It is the entrenchment of extreme positions or ideologies that causes conflict at the national and international level. "However, it is only when hatred and injustice are sanctioned and organized by the ideologies based on them, rather than on the truth about man, that they take possession of entire nations and drive them to act." (C.A. 17)
     
    Without the Church taking a clear position Catholic intellectuals might be deceived into thinking that Capitalism even in its radical form presents no threat to social well being. "Indeed, there is a risk that a radical capitalistic ideology could spread which refuses even to consider these problems [exploitation and marginalisation], in the a priori belief that any attempt to solve them is doomed to failure, and which blindly entrusts their solution to the free development of market forces." (C.A. 23) "Would that these words, written at a time when what has been called "unbridled capitalism" was pressing forward, should not have to be repeated today with the same severity. Unfortunately, even today one finds instances of contracts between employers and employees which lack reference to the most elementary justice regarding the employment of children or women, working hours, the hygienic condition of the work-place and fair pay; and this is the case despite the International Declarations and Conventions on the subject and the internal laws of States. The Pope [Leo XIII] attributed to the "public authority" the "strict duty" of providing properly for the welfare of the workers, because a failure to do so violates justice; indeed, he did not hesitate to speak of 'distributive justice'". (C.A. 8) (underlining mine)
     
    Nor would Catholics have any guidance on how to distinguish what is good in Capitalism, and what is bad. "But if by "capitalism" is meant a system in which freedom in the economic sector is not circumscribed within a strong juridical framework which places it at the service of human freedom in its totality, and which sees it as a particular aspect of that freedom, the core of which is ethical and religious, then the reply is certainly negative". (C.A. 42) The balanced view lies in "…. a teaching which, as already mentioned, recognizes the positive value of the market and of enterprise, but which at the same time points out that these need to be oriented towards the common good." (C.A. 43)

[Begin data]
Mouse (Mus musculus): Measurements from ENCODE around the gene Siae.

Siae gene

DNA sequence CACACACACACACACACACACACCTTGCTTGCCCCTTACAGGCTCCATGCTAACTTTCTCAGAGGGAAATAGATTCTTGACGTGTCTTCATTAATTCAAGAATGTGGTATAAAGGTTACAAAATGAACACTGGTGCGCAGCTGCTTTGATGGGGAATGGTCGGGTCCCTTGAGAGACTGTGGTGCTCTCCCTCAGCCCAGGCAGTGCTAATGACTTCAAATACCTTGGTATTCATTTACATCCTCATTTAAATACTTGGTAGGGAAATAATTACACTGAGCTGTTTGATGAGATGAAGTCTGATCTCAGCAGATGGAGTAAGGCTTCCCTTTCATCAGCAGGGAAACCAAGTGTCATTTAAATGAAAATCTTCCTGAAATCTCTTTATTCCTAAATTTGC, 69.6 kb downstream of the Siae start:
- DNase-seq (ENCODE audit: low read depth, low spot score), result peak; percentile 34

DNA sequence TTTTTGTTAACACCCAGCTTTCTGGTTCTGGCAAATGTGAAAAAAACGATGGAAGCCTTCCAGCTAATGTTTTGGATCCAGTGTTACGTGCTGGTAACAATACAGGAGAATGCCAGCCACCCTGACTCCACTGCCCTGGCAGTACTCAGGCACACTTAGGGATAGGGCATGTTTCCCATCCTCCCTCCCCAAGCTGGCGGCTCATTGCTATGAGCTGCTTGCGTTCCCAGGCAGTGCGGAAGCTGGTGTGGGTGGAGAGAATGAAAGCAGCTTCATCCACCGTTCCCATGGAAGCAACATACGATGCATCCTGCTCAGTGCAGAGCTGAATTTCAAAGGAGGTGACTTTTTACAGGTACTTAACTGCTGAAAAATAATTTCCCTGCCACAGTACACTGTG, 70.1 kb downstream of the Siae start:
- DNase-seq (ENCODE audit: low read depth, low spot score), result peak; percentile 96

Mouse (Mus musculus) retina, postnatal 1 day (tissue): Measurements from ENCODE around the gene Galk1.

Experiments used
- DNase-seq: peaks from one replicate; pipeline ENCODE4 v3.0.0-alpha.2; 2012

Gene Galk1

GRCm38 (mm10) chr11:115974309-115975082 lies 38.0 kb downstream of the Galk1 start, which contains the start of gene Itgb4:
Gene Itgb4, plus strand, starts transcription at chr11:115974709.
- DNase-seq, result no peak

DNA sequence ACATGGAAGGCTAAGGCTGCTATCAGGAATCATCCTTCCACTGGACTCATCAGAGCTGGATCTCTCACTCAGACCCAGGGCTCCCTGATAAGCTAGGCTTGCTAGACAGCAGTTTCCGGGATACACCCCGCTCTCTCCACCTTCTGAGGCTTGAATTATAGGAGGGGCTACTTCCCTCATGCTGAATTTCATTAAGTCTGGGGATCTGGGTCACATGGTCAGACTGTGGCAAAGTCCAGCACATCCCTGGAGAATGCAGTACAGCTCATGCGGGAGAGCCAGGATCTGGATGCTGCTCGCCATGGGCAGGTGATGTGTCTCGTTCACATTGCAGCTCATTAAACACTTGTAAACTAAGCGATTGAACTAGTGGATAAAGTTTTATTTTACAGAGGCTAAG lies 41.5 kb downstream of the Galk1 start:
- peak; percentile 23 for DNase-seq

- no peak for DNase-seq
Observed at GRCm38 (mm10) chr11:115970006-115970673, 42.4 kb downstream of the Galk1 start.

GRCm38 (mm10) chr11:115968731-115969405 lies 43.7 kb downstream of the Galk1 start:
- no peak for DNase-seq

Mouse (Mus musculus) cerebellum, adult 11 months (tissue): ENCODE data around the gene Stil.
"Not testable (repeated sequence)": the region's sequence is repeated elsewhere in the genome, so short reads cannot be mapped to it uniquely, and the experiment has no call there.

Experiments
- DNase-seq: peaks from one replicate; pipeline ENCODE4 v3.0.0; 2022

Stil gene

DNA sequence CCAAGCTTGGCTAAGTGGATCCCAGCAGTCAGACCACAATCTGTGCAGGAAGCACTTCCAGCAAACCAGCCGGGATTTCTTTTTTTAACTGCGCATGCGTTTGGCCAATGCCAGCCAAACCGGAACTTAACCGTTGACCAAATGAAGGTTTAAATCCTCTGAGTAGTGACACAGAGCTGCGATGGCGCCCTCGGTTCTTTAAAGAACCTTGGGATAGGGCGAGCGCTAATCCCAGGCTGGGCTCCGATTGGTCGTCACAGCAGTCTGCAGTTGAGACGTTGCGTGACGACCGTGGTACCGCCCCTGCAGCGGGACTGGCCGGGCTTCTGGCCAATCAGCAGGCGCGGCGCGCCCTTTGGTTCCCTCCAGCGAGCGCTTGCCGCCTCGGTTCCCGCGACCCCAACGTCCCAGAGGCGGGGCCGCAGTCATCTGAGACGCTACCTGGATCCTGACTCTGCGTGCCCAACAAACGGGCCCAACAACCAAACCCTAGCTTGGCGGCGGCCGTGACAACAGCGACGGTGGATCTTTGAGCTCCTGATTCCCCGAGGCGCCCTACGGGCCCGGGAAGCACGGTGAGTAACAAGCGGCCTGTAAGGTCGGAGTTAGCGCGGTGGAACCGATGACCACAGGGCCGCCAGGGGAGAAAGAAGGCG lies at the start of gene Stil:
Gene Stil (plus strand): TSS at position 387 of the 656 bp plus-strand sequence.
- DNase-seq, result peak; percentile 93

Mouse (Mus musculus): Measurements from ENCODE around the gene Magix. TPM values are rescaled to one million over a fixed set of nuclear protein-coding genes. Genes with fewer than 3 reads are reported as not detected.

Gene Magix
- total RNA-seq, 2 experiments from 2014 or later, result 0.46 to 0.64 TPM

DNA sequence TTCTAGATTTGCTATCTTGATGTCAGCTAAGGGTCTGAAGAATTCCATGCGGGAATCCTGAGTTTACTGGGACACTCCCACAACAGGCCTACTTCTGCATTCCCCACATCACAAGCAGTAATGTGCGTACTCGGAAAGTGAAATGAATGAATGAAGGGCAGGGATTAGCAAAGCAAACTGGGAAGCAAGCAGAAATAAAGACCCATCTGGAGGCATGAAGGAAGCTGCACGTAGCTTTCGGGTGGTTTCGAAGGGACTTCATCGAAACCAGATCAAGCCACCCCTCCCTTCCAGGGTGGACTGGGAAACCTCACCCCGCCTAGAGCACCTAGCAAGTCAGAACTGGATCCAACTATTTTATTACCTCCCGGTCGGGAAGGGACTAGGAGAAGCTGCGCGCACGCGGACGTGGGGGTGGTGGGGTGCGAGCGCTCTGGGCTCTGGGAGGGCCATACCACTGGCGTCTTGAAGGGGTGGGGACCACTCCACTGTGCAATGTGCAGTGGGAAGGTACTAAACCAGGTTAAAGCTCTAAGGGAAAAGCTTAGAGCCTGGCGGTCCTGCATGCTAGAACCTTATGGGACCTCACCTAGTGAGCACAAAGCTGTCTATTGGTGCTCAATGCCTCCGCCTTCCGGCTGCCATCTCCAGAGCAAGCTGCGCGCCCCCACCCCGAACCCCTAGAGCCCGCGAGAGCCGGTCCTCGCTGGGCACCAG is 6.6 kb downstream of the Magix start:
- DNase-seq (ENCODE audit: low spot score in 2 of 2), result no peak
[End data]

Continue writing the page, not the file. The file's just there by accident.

The involvement of the Church in social justice issues provides the only authentic theory and praxis of liberation. "The crisis of Marxism does not rid the world of the situations of injustice and oppression which Marxism itself exploited and on which it fed. To those who are searching today for a new and authentic theory and praxis of liberation, the Church offers not only her social doctrine and, in general, her teaching about the human person redeemed in Christ, but also her concrete commitment and material assistance in the struggle against marginalization and suffering". (C.A 26)
     
    Without the Church's involvement in social issues few (including Catholics) would be found with the courage to stand up to the rich and powerful and say things like: "The absence of stability, together with the corruption of public officials and the spread of improper sources of growing rich and of easy profits deriving from illegal or purely speculative activities, constitutes one of the chief obstacles to development and to the economic order." (underlying mine)
     
    "The State has the further right to intervene when particular monopolies create delays or obstacles to development." (C.A. 48)
  8. It belongs to Theology (Moral). "Christian anthropology therefore is really a chapter of theology, and for this reason, the Church's social doctrine, by its concern for man and by its interest in him and in the way he conducts himself in the world, "belongs to the field ... of theology and particularly of moral theology". The theological dimension is needed both for interpreting and solving present-day problems in human society. It is worth noting that this is true in contrast both to the "atheistic" solution, which deprives man of one of his basic dimensions, namely the spiritual one, and to permissive and consumerist solutions, which under various pretexts seek to convince man that he is free from every law and from God himself, thus imprisoning him within a selfishness which ultimately harms both him and others." (C.A. 55)

dgboland © 2001


dgboland © 2001 is a lecturer at the Centre for Thomistic Studies, in Sydney, Australia.

This article posted November 2001. It was published in Universitas, No. 10 (2001).